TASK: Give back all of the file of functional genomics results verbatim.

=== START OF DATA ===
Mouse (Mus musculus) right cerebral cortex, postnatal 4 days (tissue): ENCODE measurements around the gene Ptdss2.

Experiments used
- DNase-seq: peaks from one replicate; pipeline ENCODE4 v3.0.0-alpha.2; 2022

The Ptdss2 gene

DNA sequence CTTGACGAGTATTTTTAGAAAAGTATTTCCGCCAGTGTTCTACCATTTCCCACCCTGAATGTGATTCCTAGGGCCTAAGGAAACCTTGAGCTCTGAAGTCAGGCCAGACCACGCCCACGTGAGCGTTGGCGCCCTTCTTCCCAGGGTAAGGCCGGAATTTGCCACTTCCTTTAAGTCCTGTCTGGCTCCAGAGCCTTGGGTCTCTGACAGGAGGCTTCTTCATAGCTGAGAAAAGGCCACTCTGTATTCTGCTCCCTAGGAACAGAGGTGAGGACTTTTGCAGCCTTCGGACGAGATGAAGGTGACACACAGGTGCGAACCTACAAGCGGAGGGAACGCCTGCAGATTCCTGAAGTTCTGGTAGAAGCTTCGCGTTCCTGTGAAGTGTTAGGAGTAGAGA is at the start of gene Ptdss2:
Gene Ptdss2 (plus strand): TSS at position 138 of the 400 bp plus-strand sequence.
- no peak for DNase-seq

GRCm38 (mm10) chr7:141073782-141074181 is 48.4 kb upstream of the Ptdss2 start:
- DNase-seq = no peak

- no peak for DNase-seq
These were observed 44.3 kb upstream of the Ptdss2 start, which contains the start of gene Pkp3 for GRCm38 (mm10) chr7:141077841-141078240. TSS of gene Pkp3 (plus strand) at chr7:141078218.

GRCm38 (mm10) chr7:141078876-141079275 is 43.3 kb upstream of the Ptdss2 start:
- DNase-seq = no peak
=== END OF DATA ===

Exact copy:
Mouse (Mus musculus) right cerebral cortex, postnatal 4 days (tissue): ENCODE measurements around the gene Ptdss2.

Experiments used
- DNase-seq: peaks from one replicate; pipeline ENCODE4 v3.0.0-alpha.2; 2022

The Ptdss2 gene

DNA sequence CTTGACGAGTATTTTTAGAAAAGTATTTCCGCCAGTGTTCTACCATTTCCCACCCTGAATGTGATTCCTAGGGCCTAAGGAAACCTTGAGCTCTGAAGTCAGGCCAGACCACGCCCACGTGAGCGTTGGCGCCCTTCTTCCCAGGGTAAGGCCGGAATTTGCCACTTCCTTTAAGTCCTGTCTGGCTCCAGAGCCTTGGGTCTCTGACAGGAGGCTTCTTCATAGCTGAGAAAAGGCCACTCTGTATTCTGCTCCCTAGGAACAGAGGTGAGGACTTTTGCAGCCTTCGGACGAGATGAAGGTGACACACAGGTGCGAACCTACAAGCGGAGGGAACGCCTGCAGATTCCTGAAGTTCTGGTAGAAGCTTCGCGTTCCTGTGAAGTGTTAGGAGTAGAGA is at the start of gene Ptdss2:
Gene Ptdss2 (plus strand): TSS at position 138 of the 400 bp plus-strand sequence.
- no peak for DNase-seq

GRCm38 (mm10) chr7:141073782-141074181 is 48.4 kb upstream of the Ptdss2 start:
- DNase-seq = no peak

- no peak for DNase-seq
These were observed 44.3 kb upstream of the Ptdss2 start, which contains the start of gene Pkp3 for GRCm38 (mm10) chr7:141077841-141078240. TSS of gene Pkp3 (plus strand) at chr7:141078218.

GRCm38 (mm10) chr7:141078876-141079275 is 43.3 kb upstream of the Ptdss2 start:
- DNase-seq = no peak